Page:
It is used in physics to describe the force that attracts a body to the center of the earth.
The word is also used to describe something that is extremely serious or of great importance.
In reviewing some recent charts and graphs recently I could not help but think of gravity, Sir Isaac Newton and that famous proverb, "what goes up must come down."
Let's take a look at a few charts where things have really gone up and ponder whether the rules of gravity may come into play at some point in the future. If gravity does comes into play, you can be assured that it will also result in investor anguish of the utmost gravity.
Most of these charts were in John Mauldin's recent weekly Thoughts From The Frontline newsletter.
You can subscribe for free at http://www.mauldineconomics.com/subscribe/ .
How about the rise in value of Bitcoin?
Bitcoin has risen from $972 at the beginning of the year to the $10,000 range.
|Credit: Grant Williams via John Mauldin|
A 10-fold increase in less than one year? For a so-called crypto-currency that for all intents and purposes is of questionable value unless you are involved in illicit activities or are a rogue government like Iran? How does this make any sense at all?
By the way, earlier in the week Bitcoin hit $1,200 before settling back in the $1,000 range.
How about U.S. credit market debt as a % of GDP?
Credit market debt is down from its peak in 2009 (379% of GDP) but is still double what the economy has typically shouldered for most of the last 150 years.
How about the S&P 500 and the Federal Reserve Balance Sheet?
If you wonder where the fuel came for the stock market increases since 2009 compare the rise in stock values with the increase in Federal Reserve assets. It explains at lot.
|Credit: 720 Global via John Mauldin|
The Fed is now talking about embarking on reversing the dollars it created during its "quantitative easing" program. (The projected drawdown over the next few years is shown with the orange line in the chart).
What does this tell us about the potential for future stock market values going forward?
You also have to consider the potential effects of Federal Reserve interest rate hikes. Rising interest rates typically draws money away from the stock market.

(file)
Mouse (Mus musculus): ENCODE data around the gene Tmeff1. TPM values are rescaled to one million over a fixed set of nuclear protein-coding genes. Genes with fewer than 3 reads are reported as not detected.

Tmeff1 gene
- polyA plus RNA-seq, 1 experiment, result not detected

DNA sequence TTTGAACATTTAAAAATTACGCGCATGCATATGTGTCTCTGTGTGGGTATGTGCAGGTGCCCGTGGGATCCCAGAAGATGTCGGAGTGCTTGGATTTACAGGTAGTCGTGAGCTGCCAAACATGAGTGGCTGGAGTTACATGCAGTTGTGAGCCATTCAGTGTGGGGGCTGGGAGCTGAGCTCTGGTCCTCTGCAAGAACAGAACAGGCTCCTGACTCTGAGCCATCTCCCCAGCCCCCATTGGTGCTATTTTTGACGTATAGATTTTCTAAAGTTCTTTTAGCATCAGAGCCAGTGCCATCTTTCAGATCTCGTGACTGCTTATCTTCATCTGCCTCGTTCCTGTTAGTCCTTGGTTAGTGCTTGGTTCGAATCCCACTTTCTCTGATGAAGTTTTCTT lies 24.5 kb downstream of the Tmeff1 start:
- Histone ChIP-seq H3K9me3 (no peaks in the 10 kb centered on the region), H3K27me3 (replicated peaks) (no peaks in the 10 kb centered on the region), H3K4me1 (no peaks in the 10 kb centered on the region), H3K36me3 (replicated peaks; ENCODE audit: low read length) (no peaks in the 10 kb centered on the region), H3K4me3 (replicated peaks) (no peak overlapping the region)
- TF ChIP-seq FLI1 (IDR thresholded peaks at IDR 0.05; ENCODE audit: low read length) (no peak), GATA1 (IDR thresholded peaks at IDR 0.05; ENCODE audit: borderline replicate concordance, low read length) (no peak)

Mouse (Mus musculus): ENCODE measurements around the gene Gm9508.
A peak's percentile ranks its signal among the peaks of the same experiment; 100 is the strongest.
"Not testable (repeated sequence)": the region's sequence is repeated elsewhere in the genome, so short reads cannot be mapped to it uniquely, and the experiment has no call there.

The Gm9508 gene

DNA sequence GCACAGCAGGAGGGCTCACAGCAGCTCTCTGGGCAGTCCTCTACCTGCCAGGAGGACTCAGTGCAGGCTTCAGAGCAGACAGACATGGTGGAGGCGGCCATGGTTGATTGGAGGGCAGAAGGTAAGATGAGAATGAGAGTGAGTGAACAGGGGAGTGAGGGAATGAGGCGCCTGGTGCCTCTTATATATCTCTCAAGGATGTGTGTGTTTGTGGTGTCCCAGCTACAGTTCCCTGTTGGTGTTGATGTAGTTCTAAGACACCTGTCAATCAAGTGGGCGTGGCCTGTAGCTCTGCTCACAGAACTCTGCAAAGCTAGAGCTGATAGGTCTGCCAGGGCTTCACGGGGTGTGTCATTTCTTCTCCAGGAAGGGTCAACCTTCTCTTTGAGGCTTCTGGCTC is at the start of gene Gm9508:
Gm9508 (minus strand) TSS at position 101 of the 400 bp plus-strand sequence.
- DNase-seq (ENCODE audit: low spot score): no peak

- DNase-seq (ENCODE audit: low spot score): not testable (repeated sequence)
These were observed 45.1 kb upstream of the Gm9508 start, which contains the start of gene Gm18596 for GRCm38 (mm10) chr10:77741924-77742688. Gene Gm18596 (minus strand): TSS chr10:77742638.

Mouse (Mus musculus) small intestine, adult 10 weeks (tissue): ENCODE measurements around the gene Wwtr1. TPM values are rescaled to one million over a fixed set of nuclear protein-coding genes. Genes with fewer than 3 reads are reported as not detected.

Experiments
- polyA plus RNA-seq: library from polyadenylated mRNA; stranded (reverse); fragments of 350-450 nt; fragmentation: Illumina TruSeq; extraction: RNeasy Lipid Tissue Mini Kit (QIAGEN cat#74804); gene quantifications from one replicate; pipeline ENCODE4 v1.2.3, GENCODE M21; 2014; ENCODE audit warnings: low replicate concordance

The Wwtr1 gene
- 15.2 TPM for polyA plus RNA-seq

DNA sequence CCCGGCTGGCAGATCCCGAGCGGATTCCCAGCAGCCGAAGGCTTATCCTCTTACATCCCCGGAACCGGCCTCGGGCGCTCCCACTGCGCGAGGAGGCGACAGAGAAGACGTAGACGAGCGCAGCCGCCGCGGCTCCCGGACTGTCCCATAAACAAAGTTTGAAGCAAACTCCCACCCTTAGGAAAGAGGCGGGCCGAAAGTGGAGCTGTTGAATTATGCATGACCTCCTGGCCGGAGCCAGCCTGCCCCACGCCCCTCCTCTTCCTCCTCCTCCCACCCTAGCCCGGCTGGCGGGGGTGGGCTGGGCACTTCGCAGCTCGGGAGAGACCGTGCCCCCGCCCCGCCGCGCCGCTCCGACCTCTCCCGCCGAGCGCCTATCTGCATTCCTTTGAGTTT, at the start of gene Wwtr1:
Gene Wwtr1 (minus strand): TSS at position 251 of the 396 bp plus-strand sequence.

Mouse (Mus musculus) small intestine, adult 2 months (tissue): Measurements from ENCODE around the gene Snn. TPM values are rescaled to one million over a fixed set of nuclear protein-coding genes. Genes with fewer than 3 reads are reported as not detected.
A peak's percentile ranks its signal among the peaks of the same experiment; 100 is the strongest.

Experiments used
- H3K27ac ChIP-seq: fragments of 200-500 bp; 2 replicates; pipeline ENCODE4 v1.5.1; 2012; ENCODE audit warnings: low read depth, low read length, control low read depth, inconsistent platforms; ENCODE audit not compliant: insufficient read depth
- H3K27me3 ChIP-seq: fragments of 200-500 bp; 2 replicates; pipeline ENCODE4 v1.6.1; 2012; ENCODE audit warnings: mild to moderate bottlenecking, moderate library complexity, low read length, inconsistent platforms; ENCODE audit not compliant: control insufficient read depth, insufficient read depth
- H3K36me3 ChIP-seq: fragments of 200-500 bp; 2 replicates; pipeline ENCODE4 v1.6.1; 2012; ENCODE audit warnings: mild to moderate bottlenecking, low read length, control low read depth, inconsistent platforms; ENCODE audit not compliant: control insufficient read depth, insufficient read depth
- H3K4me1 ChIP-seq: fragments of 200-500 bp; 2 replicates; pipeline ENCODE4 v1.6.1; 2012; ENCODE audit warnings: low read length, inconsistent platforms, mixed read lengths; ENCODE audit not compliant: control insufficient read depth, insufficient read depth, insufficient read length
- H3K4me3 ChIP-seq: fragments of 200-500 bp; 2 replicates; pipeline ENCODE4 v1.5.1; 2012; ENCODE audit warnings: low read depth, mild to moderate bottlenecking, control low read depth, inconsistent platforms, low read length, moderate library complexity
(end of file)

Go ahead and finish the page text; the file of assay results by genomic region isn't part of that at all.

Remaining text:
Central bankers around the world have spent the last decade doing all they could do to penalize investors who were holding cash in order to
It appears they have succeeded. Of course, as asset prices rise it attracts even more investors into the markets. With each rise in the market those that are on the sidelines start to feel more and more foolish by staying in cash.
For example, this chart shows the allocation to cash in the accounts of Merrill Lynch clients is at the lowest level in well over a decade.
It might be getting late in the game to find someone else to purchase your house or buy your position in the stock market and maintain your current gains.
Asset prices move with the laws of supply and demand. Prices rise as more buyers enter the market. Demand exceeds supply. We have been seeing that in the stock market recently. That is why cash allocations in the chart below are so low.
|Credit: Fasanara Capital via John Mauldin|
Prices fall as more sellers enter the market and there are fewer who want to buy. Supply exceeds demand. Think of the housing meltdown in 2009-2010 or look at the cash allocation in early 2009 above. There was a lot of cash being held in client accounts but few were eager to buy stocks as the market tanked.
The funny thing about gravity is that things usually fall faster and harder on the way down than the force, effort and time it took to move higher originally.
Think about gravity as you ponder these charts and how big a fall back to earth would affect you. By doing so you may be able to escape sorrow and regret of the utmost gravity.